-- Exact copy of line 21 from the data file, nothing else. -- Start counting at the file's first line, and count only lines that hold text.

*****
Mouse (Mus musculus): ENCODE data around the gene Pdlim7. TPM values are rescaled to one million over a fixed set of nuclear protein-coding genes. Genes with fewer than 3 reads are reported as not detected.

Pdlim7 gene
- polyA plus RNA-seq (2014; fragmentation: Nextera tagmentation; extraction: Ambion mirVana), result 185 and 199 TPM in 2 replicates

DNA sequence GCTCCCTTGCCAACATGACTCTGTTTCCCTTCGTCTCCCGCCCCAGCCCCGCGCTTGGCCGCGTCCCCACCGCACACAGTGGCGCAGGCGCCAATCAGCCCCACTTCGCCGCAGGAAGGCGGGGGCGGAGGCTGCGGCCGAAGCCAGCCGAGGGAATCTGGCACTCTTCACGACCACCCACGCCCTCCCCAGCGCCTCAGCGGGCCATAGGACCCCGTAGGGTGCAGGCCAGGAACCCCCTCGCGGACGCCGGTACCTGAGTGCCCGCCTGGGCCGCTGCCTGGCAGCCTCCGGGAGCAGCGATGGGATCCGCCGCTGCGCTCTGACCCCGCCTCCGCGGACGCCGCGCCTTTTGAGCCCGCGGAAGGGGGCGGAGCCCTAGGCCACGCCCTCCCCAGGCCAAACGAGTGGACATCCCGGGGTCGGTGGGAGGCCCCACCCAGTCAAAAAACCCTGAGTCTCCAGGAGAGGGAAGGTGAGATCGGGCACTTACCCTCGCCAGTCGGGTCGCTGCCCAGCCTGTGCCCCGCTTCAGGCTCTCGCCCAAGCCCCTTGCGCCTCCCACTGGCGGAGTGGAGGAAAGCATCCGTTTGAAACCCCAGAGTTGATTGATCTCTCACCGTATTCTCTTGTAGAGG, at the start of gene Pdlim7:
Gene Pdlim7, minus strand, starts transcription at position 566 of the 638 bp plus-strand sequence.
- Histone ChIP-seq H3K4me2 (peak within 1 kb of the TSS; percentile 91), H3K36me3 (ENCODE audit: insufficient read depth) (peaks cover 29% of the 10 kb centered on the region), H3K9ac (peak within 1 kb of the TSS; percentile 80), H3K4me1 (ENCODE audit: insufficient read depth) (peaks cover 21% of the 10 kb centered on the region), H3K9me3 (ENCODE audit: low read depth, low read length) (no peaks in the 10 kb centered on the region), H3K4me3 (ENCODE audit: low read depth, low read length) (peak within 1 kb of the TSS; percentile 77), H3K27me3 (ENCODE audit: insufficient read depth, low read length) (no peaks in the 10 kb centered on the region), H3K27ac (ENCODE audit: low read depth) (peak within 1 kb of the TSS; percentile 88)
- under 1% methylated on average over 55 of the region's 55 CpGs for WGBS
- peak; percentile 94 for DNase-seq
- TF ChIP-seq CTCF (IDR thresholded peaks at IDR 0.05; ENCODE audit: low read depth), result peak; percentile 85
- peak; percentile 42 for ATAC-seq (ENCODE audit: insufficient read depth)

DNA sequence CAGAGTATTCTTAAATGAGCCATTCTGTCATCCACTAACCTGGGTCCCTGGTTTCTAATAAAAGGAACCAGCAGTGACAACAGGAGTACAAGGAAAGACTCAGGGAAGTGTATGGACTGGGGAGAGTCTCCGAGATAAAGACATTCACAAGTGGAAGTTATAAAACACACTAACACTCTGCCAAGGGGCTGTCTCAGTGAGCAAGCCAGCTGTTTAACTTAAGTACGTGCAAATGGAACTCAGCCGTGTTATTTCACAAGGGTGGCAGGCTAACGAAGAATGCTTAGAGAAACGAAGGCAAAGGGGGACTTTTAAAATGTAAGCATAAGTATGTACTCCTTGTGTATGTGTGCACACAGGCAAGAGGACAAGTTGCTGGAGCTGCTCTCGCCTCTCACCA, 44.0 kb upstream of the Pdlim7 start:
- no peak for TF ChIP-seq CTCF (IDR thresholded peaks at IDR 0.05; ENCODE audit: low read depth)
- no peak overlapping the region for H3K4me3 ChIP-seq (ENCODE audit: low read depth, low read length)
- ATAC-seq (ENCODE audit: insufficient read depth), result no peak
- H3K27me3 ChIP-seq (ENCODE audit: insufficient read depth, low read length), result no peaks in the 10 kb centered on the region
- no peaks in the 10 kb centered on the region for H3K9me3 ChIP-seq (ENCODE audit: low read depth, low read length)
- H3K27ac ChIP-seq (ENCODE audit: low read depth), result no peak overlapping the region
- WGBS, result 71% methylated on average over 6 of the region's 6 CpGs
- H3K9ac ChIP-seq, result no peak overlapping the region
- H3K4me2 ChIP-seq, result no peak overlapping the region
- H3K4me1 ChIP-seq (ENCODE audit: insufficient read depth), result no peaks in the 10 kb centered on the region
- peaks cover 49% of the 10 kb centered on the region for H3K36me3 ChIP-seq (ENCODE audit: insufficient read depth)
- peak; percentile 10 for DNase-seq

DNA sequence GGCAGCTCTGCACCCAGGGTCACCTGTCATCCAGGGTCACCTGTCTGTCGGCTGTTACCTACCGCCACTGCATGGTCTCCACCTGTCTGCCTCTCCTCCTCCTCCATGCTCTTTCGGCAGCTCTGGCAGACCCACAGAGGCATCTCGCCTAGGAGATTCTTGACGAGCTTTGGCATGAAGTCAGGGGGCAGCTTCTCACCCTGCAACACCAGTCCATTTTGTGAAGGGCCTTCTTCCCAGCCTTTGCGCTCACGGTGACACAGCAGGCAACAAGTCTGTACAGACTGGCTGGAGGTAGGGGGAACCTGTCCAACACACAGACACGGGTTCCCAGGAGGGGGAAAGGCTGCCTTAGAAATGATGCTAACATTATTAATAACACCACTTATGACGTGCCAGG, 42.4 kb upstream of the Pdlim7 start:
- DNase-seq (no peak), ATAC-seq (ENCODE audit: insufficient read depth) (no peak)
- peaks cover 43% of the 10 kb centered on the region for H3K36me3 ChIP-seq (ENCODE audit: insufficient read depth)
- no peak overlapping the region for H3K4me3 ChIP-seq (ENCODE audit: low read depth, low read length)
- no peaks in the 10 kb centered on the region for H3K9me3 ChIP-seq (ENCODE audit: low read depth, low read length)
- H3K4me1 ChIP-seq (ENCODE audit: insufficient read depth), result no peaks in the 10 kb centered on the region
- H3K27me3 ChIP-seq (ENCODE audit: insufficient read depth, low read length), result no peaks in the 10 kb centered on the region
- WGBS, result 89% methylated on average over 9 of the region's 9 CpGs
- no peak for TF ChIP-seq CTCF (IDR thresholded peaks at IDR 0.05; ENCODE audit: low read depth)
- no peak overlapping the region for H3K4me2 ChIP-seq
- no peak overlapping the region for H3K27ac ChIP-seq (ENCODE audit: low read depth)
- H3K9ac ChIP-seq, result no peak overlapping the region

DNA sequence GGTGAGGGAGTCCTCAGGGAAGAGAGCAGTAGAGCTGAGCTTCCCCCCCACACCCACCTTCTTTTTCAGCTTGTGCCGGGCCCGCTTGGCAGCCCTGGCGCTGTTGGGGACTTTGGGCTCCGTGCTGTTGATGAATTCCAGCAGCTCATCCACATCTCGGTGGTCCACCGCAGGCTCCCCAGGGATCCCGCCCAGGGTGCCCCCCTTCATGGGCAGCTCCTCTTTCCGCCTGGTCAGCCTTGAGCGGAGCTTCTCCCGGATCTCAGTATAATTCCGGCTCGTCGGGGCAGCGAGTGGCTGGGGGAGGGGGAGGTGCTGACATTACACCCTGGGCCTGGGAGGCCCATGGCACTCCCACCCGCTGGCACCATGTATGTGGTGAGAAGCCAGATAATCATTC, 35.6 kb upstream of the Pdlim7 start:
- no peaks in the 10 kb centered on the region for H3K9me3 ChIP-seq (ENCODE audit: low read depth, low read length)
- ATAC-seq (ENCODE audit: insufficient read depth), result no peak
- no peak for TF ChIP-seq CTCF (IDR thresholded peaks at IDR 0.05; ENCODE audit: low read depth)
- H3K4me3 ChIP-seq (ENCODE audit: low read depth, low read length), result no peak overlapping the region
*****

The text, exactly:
- H3K4me1 ChIP-seq (ENCODE audit: insufficient read depth), result no peaks in the 10 kb centered on the region